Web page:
LAO 2003-04 Budget Analysis: Education

Legislative Analyst's Office

Analysis of the 2003-04 Budget Bill

Basic Aid Districts

Reduction to Basic Aid Payments

We recommend the Legislature approve the Governor's proposal to reduce basic aid payments by $15.3 million in 2002-03 and eliminate them entirely in 2003-04 for a savings of $17.8 million.

The Governor's budget proposes to eliminate basic aid payments over the two-year period from 2002-03 to 2003-04. In 2002-03, the budget would reduce basic aid payments by $15.3 million or 86 percent. In 2003-04, the proposed budget would end all basic aid payments, saving $17.8 million. According to the Department of Finance (DOF), this reduction is consistent with the Governor's proposal to reduce district revenue limit payments by 2.15 percent and is designed to help the state reduce expenditures to stay within the minimum Proposition 98 funding guarantee.

The California Constitution requires the state to apportion at least $120 per student (or for really small districts, a total of $2,400). For most districts, state funding for each district's general purpose grant (known as a revenue limit) far exceeds the Constitutional minimum. For a small number of districts, the revenue limit funding entitlement is met entirely with local property tax funds. However, the state provides funds above the level of the district revenue limit as means of meeting the $120 per student minimum. These additional funds are known as basic aid. In 2001-02, 82 districts received basic aid. There are two types of basic aid districts:

The budget proposal assumes that any type of state aid—including categorical funding—satisfies the constitutional requirement for $120 in state funds. Only if a district did not receive the minimum from the combined sources of categorical and revenue limit funds would the state be obligated to supply the difference. According to DOF, no districts receive less than the required amount when all state funding sources are considered.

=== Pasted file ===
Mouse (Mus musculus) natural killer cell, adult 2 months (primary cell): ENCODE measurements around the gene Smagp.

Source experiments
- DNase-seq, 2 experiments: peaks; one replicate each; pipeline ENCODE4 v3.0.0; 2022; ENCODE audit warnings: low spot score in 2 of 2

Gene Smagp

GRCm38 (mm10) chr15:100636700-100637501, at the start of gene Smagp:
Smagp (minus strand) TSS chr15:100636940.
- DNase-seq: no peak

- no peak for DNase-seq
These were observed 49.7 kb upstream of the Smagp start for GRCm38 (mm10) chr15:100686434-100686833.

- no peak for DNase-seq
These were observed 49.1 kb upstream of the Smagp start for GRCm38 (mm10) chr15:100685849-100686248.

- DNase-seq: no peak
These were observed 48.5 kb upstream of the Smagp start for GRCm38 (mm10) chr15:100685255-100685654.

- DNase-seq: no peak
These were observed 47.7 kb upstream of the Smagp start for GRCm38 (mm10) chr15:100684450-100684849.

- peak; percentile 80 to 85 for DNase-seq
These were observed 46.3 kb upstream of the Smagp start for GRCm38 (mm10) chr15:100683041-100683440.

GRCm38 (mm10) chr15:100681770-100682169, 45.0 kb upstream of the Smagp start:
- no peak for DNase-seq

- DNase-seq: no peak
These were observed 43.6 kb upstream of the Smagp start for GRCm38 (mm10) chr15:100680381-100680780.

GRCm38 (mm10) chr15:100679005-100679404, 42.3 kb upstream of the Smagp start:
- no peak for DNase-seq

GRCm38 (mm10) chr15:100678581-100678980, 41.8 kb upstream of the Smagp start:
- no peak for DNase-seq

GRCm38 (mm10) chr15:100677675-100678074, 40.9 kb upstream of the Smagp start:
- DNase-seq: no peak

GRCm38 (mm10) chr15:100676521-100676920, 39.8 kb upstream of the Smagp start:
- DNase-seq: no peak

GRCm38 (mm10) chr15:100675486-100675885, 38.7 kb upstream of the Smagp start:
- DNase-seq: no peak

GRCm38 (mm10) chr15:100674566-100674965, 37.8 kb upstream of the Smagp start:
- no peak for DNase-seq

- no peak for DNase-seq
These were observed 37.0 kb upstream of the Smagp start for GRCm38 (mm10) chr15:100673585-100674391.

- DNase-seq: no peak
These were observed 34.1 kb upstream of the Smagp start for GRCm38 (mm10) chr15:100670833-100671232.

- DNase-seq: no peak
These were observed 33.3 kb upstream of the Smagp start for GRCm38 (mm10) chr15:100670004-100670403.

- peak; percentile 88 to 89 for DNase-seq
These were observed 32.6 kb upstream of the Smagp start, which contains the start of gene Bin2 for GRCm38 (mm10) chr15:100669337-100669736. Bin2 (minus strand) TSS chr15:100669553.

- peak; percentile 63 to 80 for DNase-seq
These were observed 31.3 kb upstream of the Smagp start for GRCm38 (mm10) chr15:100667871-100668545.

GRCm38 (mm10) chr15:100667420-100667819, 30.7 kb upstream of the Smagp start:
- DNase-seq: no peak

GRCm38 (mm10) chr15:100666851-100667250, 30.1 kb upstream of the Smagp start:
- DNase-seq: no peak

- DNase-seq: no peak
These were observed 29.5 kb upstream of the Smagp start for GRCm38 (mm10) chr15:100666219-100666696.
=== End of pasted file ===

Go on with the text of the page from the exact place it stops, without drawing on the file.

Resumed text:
We recommended eliminating basic aid payments in our Analysis of the 1997-98 Budget Bill because the funds exacerbate wealth-related disparities in general purpose funding. Consequently, this proposal would save Proposition 98 funds and contribute to the Legislature's long-term effort to equalize district revenue limits. For these reasons, we recommend approval.

Funding Reductions to Excess-Tax Basic Aid Districts

We recommend the Legislature revise the Governor's budget proposal to recapture $150 million in excess tax revenues from basic aid districts and, instead, cap excess taxes at the levels received in 2000-01.

The Governor's budget proposes to reduce the General Fund cost of Proposition 98 in 2003-04 by recapturing $150 million in property tax revenues from excess tax K-12 school districts. As discussed above, if local property tax receipts exceed the amount needed to fund school district revenue limits, districts are permitted to keep the excess revenues to spend as they wish.

Recapture of Excess Taxes. The Governor's budget projects that excess tax districts will receive $161 million in excess revenues in 2003-04. Of that amount, the budget would recapture $150 million, or 93 percent, by redirecting the tax receipts to other school districts, county offices of education, and community colleges. This recapture of excess taxes would reduce funding available to the 60 excess tax school districts by $150 million.

State Should Cap Excess Tax Revenues. The 60 districts' excess tax averaged about $1,200 per student in 2001-02, although the amount ranged from $1.60 per student to about $13,000 per student. When added to the district revenue limit, general purpose funding in the highest funded district was almost $20,000 per student compared to the statewide average revenue limit of about $4,650 in 2001-02.